Famous ke kou mian from Hai Xian Zhu Zhou
Though many argue that food is a subjective topic, I can quite safely say that instant noodles is one of the few food items that is almost impossible for anyone to hate on – I am no exception. If not for the horrifying health facts that often accompany instant noodles, I am sure Maggie mee would not be a once-in-a-blue-moon treat for me.
After putting off and resisting the desire to try the famous ke kou mian from Bukit Panjang’s Hai Xian Zhu Zhou, I finally gave in when I realised they also have a stall that is much nearer to my home. This one is found at Yishun!
Food at Hai Xian Zhu Zhou
Hai Xian Zhu Zhou serves a wider variety of porridge than koka noodles but judging by the number of koka noodle bowls seen on the tables at the kopitiam, the latter seems to be their more popular dish. While we were there, we tried three of their noodle dishes, the first being Pork Koka Noodles ($3).
Within less than five minutes after I made my order, a young hawker brought the noodles to my table and the portion definitely exceeded my expectations. The koka noodles were hardly visible as the top was entirely covered with vegetables, lean pork meat, minced meat, and huge layers of pig’s liver.
Eager to find out what makes their instant noodles different from those that I can cook at home, I quickly tried a spoonful of their soup. Even though I didn’t know what to expect before I tried the soup, I was still taken aback by how intensely flavoured it was. That being said, the saltiness was not overwhelming. Alongside a strong meat taste, the sweetness of the vegetables also came out surprisingly strong. While the first spoonful was shockingly intense, I slowly took a liking to it.
Just as I thought the soup was salty, I tried the noodles. Given the hype surrounding the koka noodles, I was expecting to be welcomed by some sort of extraordinary texture. However, the first thing that hit me was how salty the noodles were. Unlike the soup, the noodles were too intense for my liking. Texture-wise, they were not too soft or hard, and every spoonful had an enjoyable mouthfeel.
Together with the generous amount of well-marinated meat, the bowl was tasty, comforting, and definitely value-for-money. The sun was relentless when we were there but if it were a rainy day, I can imagine how satisfying the piping hot bowl of noodles would be.
The second bowl that we tried was their Seafood Ee-Mee ($5.50). For this one, the aroma was hard to miss. Like the pork koka noodles, the ingredients were plenty. With a heap of ee-mee sitting at the bottom, the bowl was brimming with three large prawns, thick fish slices, pieces of cuttlefish, and lean pork meat.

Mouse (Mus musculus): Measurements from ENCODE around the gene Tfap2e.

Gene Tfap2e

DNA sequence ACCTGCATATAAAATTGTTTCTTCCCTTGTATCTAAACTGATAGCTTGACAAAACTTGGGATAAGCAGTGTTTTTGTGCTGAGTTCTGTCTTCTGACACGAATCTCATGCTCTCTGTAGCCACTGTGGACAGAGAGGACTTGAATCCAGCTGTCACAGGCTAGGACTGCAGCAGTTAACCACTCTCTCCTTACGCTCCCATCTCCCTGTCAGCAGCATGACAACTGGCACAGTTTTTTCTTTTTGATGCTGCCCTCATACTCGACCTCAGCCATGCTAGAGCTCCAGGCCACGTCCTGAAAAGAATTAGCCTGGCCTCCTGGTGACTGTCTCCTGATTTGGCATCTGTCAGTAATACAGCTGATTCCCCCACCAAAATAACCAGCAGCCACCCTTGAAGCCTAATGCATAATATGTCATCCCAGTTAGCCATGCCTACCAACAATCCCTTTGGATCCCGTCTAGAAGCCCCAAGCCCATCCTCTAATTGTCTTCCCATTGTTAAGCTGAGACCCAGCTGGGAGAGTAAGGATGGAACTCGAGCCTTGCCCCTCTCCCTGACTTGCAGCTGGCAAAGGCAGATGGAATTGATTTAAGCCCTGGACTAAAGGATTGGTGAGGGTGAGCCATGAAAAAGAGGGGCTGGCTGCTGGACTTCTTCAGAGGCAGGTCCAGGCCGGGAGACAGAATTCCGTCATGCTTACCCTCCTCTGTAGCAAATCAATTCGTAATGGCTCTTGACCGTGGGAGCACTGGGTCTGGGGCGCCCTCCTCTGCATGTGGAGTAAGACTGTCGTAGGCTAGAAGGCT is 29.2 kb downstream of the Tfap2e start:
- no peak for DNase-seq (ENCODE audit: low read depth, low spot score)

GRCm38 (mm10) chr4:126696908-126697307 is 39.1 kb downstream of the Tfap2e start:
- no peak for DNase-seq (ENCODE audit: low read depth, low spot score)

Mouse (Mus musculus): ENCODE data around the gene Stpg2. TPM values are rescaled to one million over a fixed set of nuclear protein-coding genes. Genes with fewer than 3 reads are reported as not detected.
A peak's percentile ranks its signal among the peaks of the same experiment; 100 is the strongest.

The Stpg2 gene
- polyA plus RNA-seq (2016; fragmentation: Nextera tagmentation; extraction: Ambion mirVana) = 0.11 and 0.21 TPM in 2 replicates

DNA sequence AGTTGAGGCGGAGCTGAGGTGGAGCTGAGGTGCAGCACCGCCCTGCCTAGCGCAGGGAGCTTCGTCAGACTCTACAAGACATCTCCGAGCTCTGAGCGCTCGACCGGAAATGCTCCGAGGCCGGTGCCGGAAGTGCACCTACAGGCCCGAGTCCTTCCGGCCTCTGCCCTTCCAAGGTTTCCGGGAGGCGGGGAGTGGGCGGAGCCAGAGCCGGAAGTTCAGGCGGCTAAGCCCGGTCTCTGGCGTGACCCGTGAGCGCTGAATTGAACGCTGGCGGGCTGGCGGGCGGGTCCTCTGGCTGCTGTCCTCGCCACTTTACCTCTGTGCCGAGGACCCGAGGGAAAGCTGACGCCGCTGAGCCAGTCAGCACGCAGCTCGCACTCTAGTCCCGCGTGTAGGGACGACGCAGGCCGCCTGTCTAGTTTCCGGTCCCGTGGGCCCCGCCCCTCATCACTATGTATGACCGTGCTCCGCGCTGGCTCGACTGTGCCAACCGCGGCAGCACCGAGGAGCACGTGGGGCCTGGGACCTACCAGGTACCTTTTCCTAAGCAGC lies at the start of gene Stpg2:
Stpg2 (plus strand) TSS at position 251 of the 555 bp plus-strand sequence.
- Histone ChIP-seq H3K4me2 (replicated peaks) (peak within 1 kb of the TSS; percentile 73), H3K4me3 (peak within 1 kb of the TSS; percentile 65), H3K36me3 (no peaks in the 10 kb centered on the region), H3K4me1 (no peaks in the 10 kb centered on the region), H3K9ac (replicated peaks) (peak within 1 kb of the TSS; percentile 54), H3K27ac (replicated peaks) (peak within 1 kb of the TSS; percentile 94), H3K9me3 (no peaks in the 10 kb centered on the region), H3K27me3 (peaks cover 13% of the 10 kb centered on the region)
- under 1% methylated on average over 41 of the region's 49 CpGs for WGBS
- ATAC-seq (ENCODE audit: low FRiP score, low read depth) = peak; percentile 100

For the soup, the taste of meat was unmistakable and with the seafood in it, the flavour was also enhanced with a slight sweetness. The freshness of the prawns was prominent in the soup, along with a hint of the ee-mee taste. For a stall not specialising in seafood soup, I was pleased at how well-executed it was.
Compared to the koka noodles, the ee-mee absorbed the soup less well. However, that was what I preferred as the ee-mee had its own taste which was lighter, and complemented the soup.
Although $5.50 may be a steep price for a bowl of noodles served at a hawker stall, the huge amount of seafood justifies the price. The de-shelled prawns were chewy and also surprisingly sweet.
As for the fish slices, I was impressed by how thick the slices were. However, the taste was not consistent as some pieces were fresh and springy while others were repulsively fishy.
On to the last dish, we tried their Tom Yum Koka Noodle ($3.20). Compared to the first two bowls, the tom yum soup was much more concentrated. Bright red, the appearance of the soup scared me a little at first.
When I tried the soup however, it was not the spiciness that hit me, but the saltiness and sourness of the soup. Although tom yum lovers would argue that that is how the soup should be like, this one was so intense that I could hardly bring myself to take a second mouthful.
The minced and lean meat that came in the soup were thoroughly marinated and tasty on their own. However, after soaking in the tom yum, the taste was again way too much for my palate. The koka noodles too, absorbed the soup quickly and within minutes, the bowl became a mushy mess. Even after ordering a cup of Milo peng from the drinks stall, I found it hard to continue eating the tom yum noodles as every bite was simply overwhelming.
Ambience at Hai Xian Zhu Zhou
A five-minute walk away from Yishun Temporary Interchange, Hai Xian Zhu Zhou is found in a busy kopitiam called Choh Dee Place. In the well-ventilated eatery, there were more than enough seats, even when it got crowded during the lunch hour. With the many ceiling fans installed at the coffee shop, we hardly perspired even when chomping down the piping hot bowls of noodles and overall, the setting was comfortable.
Even though there was a queue forming at about 12pm, the owners of the stall were efficient and we did not have to wait more than a few minutes for the food to be served to us.
After seeing so many Instagram posts about these simple yet comforting bowls of koka noodles, I am glad I finally got to try them. Even though the taste of the soup and noodles may be a little strong, I still enjoyed my overall experience there. The amount of ingredients found in each bowl of noodles was the highlight for me and for that, the noodles at Hai Xian Zhu Zhou are definitely a steal. Besides the tom yum noodles, I do see myself coming back to have another bowl or even head to the outlet at Bukit Panjang!
Address: 233 Yishun Street 21, #01-472, Choh Dee Place, Singapore 760233
Opening hours: Thur-Tue 6am to 3:30pm
Hai Xian Zhu Zhou is not a halal hawker stall.
This is an independent review by Eatbook.sg.